Even though I watched it a few times, I missed the point of Rick says how he likes this Morty’s real-time response at the beginning and his comments about CPU burning out. And since this episode is about a simulation, inside a simulation inside a bigger simulation, that puts some perspective on what Rick does when he’s finally “alone” with “Morty”. He allows himself to have fun with his grandson.
As far as I’ve noticed, this is the first time Rick was so open about their relationship, throwing crystals around and playing, actually having fun and being close to Morty without covering it with a snarly comment afterward.
He probably decided to present himself like that for one other reason – he wanted the aliens to think they have won. But why not have some fun with “Morty” as he’d like to in real life while he’s at it.
It’s important to notice that Rick has at least 2 motives to behave as he does. By giving a fictional character more motives, we are making the observer think about the character more, wanting to discover new situations the character might be in. Would he always behave like that? In Rick’s case, the answer is yes. He will always think deeper than a regular person and will always be ready for anything that comes into play. He doesn’t let things slide without controlling them or attempting to do so.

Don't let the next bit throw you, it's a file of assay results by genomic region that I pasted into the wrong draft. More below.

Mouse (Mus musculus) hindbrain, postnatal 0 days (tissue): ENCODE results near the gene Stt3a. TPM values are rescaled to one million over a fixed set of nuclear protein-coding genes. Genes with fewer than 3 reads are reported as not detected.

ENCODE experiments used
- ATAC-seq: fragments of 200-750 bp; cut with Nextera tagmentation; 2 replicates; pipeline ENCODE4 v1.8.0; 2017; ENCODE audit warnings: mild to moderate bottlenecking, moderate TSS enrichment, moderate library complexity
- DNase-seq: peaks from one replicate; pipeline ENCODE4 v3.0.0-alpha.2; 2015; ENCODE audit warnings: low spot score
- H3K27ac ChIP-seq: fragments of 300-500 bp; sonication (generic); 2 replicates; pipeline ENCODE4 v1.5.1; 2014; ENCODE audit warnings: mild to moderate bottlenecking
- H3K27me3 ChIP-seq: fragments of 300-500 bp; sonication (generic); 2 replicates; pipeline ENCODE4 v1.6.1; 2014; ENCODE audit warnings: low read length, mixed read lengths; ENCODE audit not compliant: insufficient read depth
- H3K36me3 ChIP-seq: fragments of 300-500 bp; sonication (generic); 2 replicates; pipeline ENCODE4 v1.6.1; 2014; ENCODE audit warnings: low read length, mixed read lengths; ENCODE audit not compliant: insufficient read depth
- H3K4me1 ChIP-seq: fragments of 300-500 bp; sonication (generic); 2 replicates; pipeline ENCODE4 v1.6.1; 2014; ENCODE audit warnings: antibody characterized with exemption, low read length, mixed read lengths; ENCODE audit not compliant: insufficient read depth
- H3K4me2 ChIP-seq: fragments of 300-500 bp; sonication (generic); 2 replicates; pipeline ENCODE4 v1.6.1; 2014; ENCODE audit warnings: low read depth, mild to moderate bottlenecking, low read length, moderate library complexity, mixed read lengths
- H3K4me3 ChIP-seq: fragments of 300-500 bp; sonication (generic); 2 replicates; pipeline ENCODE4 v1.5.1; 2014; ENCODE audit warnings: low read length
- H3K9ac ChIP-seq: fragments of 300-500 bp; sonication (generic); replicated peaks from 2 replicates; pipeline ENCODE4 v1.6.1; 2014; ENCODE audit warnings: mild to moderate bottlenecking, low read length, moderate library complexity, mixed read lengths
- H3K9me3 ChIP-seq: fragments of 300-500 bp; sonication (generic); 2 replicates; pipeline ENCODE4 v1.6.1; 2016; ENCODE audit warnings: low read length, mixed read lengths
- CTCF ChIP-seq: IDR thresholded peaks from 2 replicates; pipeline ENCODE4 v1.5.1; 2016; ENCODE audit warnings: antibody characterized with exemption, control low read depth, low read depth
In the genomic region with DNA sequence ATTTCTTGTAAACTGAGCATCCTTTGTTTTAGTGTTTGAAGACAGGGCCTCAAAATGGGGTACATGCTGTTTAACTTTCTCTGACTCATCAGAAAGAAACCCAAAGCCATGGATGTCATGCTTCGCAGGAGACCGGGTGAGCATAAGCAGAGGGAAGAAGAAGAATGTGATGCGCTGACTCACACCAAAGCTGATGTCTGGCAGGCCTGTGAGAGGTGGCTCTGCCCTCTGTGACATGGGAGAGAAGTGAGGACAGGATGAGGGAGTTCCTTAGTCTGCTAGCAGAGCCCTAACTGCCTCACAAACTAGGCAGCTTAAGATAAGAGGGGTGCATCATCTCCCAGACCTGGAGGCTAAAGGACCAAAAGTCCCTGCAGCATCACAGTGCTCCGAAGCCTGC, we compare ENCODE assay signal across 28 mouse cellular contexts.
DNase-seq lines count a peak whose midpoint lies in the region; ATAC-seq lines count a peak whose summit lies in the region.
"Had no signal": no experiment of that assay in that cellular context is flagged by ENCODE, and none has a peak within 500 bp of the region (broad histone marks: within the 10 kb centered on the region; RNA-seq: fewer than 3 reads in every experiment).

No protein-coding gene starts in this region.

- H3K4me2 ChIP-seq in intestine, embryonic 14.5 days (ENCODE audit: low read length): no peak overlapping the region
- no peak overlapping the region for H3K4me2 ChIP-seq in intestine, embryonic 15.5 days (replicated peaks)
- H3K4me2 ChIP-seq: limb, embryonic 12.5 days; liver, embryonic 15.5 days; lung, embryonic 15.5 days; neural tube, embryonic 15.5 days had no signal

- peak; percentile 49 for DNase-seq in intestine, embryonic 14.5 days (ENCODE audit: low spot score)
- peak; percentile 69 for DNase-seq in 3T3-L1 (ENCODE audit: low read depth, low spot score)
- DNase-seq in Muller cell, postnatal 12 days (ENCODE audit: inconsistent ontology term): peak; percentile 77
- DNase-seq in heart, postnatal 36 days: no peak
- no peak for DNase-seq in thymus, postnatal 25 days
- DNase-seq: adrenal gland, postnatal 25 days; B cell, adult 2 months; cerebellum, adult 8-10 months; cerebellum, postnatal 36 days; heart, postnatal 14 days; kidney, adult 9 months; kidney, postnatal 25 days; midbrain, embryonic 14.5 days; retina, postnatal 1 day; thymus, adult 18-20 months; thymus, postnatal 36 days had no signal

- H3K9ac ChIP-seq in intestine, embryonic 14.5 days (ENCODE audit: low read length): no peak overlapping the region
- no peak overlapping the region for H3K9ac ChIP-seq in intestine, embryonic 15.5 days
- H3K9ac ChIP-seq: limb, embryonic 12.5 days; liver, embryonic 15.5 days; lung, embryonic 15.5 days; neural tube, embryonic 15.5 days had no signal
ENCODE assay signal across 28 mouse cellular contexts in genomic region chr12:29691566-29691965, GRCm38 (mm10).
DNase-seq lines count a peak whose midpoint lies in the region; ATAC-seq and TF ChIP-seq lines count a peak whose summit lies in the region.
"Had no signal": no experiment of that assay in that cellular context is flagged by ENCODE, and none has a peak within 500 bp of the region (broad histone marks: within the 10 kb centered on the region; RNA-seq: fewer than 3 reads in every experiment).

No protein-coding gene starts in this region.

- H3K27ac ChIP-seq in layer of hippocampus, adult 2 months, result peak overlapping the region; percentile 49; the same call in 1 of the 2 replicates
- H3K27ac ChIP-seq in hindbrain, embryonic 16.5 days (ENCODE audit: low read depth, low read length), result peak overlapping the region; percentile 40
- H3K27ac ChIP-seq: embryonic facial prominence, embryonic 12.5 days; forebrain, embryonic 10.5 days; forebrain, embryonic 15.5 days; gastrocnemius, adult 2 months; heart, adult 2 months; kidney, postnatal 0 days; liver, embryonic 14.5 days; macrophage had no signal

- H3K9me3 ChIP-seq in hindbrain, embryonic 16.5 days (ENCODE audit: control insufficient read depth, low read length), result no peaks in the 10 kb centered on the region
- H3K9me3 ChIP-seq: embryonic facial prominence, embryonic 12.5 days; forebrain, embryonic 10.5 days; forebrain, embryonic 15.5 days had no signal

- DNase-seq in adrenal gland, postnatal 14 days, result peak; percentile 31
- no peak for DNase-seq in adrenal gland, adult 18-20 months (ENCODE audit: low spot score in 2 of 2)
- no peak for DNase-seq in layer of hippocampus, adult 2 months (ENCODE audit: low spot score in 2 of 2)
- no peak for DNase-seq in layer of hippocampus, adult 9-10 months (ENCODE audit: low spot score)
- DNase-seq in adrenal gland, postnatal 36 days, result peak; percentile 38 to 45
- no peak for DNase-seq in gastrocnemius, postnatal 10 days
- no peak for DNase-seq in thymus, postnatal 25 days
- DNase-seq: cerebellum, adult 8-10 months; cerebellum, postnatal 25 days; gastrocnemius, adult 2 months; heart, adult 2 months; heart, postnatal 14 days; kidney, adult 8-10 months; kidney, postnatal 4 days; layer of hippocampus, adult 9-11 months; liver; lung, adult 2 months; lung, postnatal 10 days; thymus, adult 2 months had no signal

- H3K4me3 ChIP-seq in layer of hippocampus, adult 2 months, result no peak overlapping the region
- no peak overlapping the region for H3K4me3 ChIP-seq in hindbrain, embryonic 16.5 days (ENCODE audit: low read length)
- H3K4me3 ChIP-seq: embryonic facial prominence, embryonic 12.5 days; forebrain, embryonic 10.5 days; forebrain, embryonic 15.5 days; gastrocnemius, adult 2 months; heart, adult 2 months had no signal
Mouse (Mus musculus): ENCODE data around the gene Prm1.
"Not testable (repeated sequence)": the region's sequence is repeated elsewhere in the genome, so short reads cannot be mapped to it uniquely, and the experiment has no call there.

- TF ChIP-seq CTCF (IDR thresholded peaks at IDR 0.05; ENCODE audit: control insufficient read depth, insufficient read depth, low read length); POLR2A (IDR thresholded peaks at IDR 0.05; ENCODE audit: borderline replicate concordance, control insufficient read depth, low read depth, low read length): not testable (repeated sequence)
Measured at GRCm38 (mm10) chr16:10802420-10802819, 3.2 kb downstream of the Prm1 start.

Of course, Rick ends up winning over the aliens with his acting and gets to go home with Jerry who was basically a lag in the simulation, is the real human.
On the writing side, this is one of the better episodes for me, because we are instantly placed in the question mode. What does he mean by saying those things to Morty? Why does Rick pronounce Morty in that manner? What’s going on? Yet we are forced to follow Morty, as if he was real and observe Rick’s relationship with him. But we keep staying on Morty’s side until the very end.
Building anticipation is the key. By making us believe that somehow Morty has to be real, we reach the peak of our attention and become slightly disappointed when we realize he’s not, only to feel a rush again when Rick wins for the last time. We feel satisfaction knowing that he “avenged” Morty, even when he’s at home, waiting for Rick’s return.
This is also the first time we see Rick having a stage persona. He knows how to act and perform, which will later reveal to have been a huge part of his life during the time he left Beth and the family.
At the end of the episode, we see him coming back to check up on the real Morty and make sure he’s not a simulation. Rick relaxes again for a brief amount of time, knowing that he’s drunk and that Morty will perceive his words as the words of an alcoholic, thus won’t even bother to understand what’s going on.
Rick is extremely aware of himself, and that’s making him more complicated, as he’s using and abusing his family. We will also see him break the fourth wall later.